Sustainable Palm Oil Wiping Out Biodiversity
A population trend analysis of Bornean orangutans reveals that, despite decades of conservation work, the species is declining rapidly – at a rate of 25 percent over the past 10 years.
University of Queensland School of Biological Sciences researcher Dr Truly Santika, an Indonesian statistician and researcher at the ARC Centre of Centre for Environmental Decisions (CEED), led the study on the critically endangered Bornean orangutans.
Analyses show declines are particularly pronounced in West and Central Kalimantan, but even in relatively well protected areas, such as the Malaysian State of Sabah, the rate of decline is still 21.3 percent.
Every year US$30-40 million is invested by governmental and non-governmental organizations to halt the decline of wild populations. The study shows that these funds are not effectively spent.
Dr Santika said, for many threatened species, the rate and drivers of population decline were difficult to accurately assess.
“Our study used advanced modeling techniques that allowed the combination of different survey methods, including helicopter surveys, traditional ground surveys, and interviews with local communities,” Dr Santika said.
CEED Director Professor Kerrie Wilson said the new approach facilitated the break-through and, for the first time, enabled researchers to determine population trends of the species over time.
She described the study, conducted by a group of some 50 Indonesian, Malaysian, and international researchers, as “a wake-up call” for the orangutan conservation community and the Indonesian and Malaysian governments who had committed to saving the species.
One of the study’s initiators, UQ Honorary Professor Erik Meijaard said that the study’s worrying outcomes suggested the need to fundamentally rethink orangutan conservation strategies.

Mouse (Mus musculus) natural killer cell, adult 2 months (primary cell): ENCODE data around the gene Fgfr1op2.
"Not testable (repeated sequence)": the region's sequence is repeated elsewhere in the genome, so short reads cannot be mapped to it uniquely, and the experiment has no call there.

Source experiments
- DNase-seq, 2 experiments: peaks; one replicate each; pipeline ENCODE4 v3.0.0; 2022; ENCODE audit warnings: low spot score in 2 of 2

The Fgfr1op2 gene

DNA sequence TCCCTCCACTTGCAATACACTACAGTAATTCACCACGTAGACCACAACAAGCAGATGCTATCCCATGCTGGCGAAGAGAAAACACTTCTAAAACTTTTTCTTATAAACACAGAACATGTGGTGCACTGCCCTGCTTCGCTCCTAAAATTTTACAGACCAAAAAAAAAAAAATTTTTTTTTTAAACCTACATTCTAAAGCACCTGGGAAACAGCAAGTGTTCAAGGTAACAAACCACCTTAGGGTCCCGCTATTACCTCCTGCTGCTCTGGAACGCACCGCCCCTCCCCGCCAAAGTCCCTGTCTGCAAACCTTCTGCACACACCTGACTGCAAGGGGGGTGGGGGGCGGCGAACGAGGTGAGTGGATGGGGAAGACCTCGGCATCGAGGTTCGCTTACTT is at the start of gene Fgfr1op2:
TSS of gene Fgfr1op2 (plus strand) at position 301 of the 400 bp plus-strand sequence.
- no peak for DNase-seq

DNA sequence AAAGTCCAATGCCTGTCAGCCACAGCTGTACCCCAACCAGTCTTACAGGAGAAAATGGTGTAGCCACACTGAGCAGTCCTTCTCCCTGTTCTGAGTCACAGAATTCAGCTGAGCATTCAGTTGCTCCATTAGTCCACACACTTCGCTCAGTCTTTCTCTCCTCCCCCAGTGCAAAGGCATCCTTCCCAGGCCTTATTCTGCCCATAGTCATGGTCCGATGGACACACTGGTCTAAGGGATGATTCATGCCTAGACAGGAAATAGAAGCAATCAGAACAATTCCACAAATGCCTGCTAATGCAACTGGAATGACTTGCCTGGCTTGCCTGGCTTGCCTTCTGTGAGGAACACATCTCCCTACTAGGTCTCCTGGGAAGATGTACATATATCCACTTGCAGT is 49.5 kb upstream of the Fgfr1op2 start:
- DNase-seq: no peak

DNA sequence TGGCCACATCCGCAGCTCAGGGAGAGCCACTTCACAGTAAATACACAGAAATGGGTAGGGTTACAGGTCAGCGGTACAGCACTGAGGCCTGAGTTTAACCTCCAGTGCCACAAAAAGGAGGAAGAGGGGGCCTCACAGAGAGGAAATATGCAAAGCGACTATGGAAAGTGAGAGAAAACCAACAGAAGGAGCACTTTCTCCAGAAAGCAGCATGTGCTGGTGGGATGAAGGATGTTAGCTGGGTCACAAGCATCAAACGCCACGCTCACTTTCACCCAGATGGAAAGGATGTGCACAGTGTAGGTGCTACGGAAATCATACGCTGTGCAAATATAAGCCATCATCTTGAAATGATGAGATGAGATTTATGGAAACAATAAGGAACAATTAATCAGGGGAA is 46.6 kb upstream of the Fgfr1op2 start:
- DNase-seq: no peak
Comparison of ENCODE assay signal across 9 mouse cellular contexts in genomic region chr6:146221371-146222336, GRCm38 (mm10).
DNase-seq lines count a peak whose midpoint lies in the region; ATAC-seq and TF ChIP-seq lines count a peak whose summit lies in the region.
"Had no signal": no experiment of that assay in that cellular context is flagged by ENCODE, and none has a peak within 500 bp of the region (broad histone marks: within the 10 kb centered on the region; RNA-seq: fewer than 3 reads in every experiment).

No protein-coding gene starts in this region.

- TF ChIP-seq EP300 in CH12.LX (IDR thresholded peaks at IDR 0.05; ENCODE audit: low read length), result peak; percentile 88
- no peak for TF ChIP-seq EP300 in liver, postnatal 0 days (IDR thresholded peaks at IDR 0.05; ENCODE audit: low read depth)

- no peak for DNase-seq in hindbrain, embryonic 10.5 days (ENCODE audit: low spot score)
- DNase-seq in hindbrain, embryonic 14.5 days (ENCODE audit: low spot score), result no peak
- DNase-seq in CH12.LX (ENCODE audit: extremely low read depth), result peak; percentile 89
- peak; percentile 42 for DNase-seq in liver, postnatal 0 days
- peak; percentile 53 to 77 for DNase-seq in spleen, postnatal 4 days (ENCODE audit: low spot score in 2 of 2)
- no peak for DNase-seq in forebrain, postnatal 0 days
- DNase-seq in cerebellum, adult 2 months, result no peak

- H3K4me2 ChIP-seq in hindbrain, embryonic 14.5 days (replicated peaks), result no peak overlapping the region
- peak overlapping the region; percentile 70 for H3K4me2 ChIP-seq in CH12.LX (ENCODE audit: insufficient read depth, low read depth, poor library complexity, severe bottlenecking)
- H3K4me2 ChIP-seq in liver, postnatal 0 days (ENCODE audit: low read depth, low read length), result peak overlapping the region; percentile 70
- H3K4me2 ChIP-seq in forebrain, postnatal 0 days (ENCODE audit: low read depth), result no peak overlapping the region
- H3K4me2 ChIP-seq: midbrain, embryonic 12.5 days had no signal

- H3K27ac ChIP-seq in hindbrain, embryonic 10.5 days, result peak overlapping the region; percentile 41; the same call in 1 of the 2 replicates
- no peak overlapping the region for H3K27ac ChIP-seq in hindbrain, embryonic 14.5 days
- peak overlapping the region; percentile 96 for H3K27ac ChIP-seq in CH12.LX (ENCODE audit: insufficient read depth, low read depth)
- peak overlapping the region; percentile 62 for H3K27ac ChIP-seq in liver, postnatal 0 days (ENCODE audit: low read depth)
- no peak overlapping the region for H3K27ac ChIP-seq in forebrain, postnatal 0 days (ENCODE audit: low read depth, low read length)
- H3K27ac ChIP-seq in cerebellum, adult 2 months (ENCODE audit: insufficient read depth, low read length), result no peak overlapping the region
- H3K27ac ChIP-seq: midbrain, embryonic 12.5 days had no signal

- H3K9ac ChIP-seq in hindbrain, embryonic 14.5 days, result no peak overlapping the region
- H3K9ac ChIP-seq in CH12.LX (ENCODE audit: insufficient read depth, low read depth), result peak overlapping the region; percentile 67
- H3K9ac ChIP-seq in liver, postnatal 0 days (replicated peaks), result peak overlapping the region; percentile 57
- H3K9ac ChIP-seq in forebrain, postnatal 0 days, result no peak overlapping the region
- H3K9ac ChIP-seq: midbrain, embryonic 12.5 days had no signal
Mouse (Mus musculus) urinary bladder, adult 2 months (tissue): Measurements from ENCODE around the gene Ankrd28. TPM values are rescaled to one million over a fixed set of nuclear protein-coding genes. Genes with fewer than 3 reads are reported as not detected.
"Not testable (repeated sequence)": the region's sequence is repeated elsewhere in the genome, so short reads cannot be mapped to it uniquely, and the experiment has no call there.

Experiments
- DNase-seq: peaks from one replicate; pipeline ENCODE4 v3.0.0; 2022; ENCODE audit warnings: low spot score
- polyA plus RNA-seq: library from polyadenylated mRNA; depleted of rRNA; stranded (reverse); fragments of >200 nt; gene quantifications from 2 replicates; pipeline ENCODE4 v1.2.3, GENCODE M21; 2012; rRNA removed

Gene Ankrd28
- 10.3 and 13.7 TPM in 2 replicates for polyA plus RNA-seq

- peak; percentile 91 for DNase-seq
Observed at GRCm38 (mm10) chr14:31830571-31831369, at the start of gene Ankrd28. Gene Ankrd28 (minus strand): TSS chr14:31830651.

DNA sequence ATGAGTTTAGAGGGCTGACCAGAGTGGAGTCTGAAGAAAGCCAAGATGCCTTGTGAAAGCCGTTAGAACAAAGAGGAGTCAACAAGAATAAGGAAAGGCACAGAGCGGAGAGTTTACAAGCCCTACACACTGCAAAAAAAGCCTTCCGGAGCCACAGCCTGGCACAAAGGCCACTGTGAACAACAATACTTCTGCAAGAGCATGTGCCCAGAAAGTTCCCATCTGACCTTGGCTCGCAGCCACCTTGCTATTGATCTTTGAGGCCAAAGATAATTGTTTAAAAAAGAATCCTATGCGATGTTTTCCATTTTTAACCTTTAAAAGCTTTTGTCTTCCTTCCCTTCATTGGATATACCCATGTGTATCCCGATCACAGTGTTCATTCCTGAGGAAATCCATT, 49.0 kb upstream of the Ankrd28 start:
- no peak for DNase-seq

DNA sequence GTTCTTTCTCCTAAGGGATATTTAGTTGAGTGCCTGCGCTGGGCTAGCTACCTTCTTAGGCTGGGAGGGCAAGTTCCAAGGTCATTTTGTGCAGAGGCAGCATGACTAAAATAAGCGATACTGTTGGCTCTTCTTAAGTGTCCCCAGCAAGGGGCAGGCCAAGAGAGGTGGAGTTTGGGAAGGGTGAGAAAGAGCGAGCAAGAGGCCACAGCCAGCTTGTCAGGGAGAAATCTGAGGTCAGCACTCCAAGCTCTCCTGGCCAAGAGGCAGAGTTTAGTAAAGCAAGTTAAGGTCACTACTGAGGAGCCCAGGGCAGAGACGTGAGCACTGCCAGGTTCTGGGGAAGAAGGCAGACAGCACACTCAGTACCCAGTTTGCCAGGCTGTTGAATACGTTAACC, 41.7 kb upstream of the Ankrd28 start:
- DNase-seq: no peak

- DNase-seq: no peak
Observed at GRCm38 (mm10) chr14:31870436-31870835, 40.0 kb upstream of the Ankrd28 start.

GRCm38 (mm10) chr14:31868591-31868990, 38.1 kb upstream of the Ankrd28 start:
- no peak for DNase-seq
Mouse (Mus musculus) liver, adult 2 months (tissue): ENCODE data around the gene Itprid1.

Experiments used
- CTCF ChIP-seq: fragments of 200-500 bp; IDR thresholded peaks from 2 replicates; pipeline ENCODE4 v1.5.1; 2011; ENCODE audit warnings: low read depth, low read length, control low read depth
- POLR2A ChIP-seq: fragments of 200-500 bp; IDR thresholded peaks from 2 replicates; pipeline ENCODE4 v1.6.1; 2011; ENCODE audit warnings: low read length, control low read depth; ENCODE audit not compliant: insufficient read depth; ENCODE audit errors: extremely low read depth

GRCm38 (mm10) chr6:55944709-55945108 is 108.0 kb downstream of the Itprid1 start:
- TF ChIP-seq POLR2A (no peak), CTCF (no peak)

“The biggest threats of habitat loss and killing are not effectively addressed, despite government commitments through national action plans,” he said.
“The focus of orangutan conservation is on rescues and rehabilitation, but that only addresses the symptoms and not the underlying problem.”
According to Dr Marc Ancrenaz, a Sabah-based orangutan scientist and contributor to the study, there is hope for orangutans, despite the negative trends that the study demonstrates.
“As we learn more about orangutans we come to understand that the species is ecologically much more versatile than previously thought,” he said.
“Orangutans can survive in multifunctional landscapes, which includes plantations and agricultural lands. But they are very slow breeders and much more needs to be done to reduce killing rates.”
Previous studies have indicated up to 2,500 orangutans are killed annually on Borneo in conflict situations or by hunters looking for food, explaining a considerable part of the orangutan’s decline.
“Inappropriate land use planning is another major factor,” Professor Meijaard said.
“For example, 10,000 orangutans presently occur in areas that have been allocated by national and local governments to oil palm development.
“If these areas are converted to plantations without changes in current practices, most of these animals will be destroyed and the steep population decline is likely to continue.
“Viable populations of large roaming animals such as the orangutan require a network of protected forests that are properly managed, and sustainable practices outside of these protected areas.”
Biodiversity News via University of Queensland.
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